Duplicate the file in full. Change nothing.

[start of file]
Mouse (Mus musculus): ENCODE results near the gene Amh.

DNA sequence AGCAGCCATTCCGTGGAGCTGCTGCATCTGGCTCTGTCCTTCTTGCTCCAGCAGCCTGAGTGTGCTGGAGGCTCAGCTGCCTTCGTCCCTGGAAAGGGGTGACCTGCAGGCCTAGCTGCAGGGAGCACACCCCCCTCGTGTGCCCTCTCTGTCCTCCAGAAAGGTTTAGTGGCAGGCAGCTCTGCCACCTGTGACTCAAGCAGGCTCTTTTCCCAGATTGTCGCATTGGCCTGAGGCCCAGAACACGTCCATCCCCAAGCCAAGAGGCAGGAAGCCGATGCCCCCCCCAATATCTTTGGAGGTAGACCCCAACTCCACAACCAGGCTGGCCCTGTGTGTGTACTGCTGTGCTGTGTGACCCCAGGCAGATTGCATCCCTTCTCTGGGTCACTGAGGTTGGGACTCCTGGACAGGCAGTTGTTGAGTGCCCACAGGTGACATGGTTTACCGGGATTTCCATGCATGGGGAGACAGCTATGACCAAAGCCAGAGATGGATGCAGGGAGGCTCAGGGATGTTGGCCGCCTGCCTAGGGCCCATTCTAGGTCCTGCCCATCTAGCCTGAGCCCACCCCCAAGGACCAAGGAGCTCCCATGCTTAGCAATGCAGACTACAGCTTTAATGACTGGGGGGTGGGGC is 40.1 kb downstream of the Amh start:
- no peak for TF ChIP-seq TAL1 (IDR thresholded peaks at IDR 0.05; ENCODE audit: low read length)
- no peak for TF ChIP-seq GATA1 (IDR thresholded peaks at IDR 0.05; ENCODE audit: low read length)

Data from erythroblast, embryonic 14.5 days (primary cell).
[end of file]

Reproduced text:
Mouse (Mus musculus): ENCODE results near the gene Amh.

DNA sequence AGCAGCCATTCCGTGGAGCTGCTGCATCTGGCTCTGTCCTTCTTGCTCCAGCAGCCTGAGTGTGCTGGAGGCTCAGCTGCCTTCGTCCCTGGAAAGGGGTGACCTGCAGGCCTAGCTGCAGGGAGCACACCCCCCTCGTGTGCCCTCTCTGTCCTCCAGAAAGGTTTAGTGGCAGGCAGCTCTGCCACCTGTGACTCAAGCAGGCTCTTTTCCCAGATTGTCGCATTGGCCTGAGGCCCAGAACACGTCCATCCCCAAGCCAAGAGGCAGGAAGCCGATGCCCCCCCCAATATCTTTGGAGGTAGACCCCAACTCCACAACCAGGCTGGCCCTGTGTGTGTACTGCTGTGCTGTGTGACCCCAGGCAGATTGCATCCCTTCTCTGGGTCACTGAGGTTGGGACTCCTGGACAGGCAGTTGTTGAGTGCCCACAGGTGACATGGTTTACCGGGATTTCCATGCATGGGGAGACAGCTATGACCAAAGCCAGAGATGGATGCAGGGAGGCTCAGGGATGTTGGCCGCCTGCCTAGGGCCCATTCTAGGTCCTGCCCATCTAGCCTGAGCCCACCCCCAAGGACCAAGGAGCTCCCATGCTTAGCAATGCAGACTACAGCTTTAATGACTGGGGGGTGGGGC is 40.1 kb downstream of the Amh start:
- no peak for TF ChIP-seq TAL1 (IDR thresholded peaks at IDR 0.05; ENCODE audit: low read length)
- no peak for TF ChIP-seq GATA1 (IDR thresholded peaks at IDR 0.05; ENCODE audit: low read length)

Data from erythroblast, embryonic 14.5 days (primary cell).